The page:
Separately, NVIDIA is moving forward with the continued emphasis on MFAA performance numbers. Remember that multi-frame sampled anti-aliasing (MFAA) was launched with the GTX 980 and GTX 970, and uses a post-processing filter to combine multiple frames temporally at 2xMSAA quality with shifted sample points. The result is a 4xMSAA look at 2xMSAA performance, at least in theory. When the GTX 980 and GTX 970 launched game support was incredibly limited, making the feature less than exciting. With this new driver, Maxwell GPUs will be able to support MFAA on all DirectX 11 and 10 games that support MSAA excluding only Dead Rising 3, Dragon Age 2 and Max Payne 3. That applies to most games we test in our suite including Crysis 3, Battlefield 4 and Skyrim; other games like Metro: Last Light or Bioshock Infinite use internal AA methods, not driver-based MSAA, and thus are unable to utilize MFAA.
When NVIDIA defaults to using MSAA, they are comparing 2xMSAA with MFAA (4xAA quality essentially) to 4xMSAA on other cards. To its credit, NVIDIA says they are only comparing this way to previous NVIDIA hardware, not to AMD's competing hardware. My thoughts on this are mixed at this point as it will no doubt start a race from both parties to fully integrate and showcase custom, proprietary AA methods exclusively going forward. See my page on MFAA performance later in the review for more details.
There are interesting comparisons to be made between the new GTX 960 and the currently shipping competing parts from AMD. Some of the specification differences will be claimed as important advantages for the Radeon line up. Obviously our performance evaluation will be the final deciding factor, but is there anything to these claims?
|GTX 960||GTX 760||R9 285||R9 280|
|Rated Clock||1126 MHz||980 MHz||918 MHz||827 MHz|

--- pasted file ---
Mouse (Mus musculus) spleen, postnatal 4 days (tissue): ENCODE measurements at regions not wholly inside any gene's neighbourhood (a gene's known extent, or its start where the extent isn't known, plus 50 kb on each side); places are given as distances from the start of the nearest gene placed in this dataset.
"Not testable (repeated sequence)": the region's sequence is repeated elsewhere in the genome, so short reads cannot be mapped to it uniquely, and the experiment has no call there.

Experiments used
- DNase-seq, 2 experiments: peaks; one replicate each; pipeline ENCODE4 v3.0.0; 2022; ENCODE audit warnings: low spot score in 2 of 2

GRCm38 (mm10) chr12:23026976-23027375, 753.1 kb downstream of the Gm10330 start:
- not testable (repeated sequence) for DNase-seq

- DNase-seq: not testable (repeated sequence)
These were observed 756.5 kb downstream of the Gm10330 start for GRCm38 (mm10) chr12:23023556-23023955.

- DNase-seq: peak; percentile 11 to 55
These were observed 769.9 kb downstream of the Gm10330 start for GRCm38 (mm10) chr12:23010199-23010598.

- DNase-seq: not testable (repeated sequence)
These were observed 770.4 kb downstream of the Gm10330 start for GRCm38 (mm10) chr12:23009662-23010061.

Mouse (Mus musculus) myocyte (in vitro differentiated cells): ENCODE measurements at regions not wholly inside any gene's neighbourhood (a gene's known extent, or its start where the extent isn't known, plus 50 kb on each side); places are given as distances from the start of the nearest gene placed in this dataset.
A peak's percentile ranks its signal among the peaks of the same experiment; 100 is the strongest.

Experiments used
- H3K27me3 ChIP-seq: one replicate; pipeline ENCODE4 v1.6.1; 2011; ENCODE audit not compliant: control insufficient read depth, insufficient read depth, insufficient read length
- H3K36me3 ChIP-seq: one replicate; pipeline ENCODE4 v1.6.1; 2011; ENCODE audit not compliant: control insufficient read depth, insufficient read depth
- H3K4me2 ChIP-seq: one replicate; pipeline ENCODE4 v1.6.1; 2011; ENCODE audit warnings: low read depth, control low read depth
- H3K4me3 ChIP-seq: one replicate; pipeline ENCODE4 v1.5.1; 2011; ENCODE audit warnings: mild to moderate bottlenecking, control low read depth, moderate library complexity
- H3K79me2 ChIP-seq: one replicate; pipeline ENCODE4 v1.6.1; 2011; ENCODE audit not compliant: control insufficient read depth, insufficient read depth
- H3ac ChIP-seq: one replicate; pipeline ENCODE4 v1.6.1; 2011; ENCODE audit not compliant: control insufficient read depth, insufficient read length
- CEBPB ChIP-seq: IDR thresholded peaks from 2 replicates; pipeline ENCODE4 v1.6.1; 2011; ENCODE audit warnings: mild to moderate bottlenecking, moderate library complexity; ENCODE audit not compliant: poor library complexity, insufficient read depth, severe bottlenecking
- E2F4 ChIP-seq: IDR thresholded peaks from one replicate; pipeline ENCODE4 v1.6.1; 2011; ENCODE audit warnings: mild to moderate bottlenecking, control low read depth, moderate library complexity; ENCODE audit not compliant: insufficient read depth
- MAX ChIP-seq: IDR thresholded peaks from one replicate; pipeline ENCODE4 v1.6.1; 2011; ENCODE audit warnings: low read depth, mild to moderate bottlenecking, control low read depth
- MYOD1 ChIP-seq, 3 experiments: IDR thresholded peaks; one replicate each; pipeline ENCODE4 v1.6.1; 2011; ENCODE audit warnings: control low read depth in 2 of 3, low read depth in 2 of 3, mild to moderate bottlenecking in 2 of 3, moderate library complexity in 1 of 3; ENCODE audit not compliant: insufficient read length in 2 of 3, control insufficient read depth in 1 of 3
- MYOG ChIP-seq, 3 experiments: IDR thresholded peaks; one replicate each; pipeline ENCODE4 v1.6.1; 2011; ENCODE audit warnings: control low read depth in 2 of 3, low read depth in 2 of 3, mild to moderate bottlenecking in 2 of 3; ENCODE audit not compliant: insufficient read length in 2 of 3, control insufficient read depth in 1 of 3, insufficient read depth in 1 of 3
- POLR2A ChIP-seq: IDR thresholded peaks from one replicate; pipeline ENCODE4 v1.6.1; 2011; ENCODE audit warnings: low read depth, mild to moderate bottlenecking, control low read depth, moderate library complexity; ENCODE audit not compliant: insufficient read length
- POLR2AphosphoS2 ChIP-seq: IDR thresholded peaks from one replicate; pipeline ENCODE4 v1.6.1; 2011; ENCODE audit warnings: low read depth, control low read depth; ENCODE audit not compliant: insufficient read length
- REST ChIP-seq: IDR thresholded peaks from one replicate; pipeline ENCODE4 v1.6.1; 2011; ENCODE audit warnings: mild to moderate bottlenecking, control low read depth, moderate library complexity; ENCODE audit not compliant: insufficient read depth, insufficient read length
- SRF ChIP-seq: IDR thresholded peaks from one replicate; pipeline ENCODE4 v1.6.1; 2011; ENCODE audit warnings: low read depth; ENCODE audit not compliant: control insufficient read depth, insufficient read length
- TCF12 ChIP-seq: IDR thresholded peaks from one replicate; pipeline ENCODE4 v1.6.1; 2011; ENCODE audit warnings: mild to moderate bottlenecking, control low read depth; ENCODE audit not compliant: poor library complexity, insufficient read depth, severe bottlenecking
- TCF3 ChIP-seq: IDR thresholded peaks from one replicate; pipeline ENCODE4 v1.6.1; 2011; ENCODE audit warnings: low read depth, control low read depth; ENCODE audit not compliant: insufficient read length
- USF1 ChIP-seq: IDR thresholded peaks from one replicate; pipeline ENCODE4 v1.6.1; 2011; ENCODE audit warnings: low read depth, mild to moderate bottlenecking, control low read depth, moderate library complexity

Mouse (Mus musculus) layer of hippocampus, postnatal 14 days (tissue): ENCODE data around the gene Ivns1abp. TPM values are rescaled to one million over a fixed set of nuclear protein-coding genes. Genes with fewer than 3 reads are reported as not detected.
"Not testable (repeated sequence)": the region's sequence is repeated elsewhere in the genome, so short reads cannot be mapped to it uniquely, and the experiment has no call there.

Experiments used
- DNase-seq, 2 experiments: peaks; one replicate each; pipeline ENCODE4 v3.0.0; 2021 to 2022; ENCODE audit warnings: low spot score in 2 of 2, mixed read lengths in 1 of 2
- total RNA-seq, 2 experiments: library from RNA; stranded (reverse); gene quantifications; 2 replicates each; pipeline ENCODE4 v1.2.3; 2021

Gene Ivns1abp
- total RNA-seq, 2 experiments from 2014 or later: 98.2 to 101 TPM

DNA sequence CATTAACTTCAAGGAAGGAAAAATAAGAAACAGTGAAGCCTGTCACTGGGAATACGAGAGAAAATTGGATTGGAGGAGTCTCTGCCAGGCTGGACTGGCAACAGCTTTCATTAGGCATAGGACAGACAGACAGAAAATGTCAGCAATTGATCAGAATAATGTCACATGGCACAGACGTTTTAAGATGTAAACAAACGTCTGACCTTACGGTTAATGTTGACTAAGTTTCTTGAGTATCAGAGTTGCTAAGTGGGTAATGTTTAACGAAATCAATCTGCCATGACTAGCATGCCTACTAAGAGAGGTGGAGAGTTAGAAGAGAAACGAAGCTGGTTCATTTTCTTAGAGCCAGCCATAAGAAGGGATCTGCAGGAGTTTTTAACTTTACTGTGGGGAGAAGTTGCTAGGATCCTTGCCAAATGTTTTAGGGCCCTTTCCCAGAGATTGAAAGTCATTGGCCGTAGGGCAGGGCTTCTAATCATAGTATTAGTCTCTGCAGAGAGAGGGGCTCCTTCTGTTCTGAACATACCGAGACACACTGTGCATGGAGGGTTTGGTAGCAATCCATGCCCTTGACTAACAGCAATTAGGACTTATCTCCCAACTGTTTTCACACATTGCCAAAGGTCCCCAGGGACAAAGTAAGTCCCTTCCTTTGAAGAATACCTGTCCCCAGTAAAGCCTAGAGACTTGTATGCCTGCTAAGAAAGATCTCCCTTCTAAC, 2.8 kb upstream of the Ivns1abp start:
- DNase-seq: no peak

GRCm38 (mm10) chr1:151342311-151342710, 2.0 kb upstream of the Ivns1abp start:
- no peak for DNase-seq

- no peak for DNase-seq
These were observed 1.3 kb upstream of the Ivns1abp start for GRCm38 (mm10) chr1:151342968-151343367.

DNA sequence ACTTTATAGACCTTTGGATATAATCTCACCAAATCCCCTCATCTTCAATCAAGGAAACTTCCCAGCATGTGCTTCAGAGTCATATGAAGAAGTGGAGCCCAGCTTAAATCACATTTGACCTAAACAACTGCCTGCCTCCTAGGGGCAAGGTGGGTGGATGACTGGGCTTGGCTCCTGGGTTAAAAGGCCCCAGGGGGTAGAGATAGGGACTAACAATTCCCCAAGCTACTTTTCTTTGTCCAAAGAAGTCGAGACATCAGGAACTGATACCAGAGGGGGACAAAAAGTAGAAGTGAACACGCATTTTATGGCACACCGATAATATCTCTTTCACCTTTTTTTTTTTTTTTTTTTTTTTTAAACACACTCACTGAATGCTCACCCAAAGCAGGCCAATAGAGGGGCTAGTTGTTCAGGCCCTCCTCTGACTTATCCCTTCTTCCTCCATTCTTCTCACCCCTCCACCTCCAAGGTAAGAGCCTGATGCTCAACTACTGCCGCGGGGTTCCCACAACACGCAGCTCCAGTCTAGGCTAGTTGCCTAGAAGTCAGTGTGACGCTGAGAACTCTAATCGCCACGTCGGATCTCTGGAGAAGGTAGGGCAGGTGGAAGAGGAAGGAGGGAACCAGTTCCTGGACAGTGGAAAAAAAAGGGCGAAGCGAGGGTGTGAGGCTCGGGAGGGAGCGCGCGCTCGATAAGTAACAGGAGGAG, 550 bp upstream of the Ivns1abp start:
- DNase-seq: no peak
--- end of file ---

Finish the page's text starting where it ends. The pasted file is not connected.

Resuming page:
|Memory Clock||7000 MHz||6000 MHz||5500 MHz||5000 MHz|
|Memory Bandwidth||112 GB/s||192 GB/s||176 GB/s||240 GB/s|
|TDP||120 watts||170 watts||190 watts||250 watts|
|Peak Compute||2.30 TFLOPS||2.25 TFLOPS||3.29 TFLOPS||3.34 TFLOPS|
While comparing GPU core counts is useless between architectures, many of the other data points can be debated. The most prominent difference is the 128-bit memory bus that GM206 employs when compared to the R9 285 with a 256-bit memory bus or even the R9 280 with its massive 384-bit memory bus. Raw memory bandwidth is the net result of this - the GTX 960 only sports 112 GB/s while the R9 280 tosses out 240 GB/s, more than twice the value. This allows the R9 280 to have a 3GB frame buffer but also means it has disadvantage in TDP and transistor count / die size. An additional 1.4 billion transistors and 130 watts of thermal headroom are substantial. The Tonga GPU in the R9 285 has more than 2.0 billion additional transistors when compared to the GTX 760 - what they all do though is still up for debate.
There is no denying that from a technological point of view, having a wider memory bus and higher memory bandwidth is a good thing for performance. But it comes at cost - both in terms of design and in terms of AMD's wallet. Can NVIDIA really build a GPU that is both substantially smaller but equally as powerful?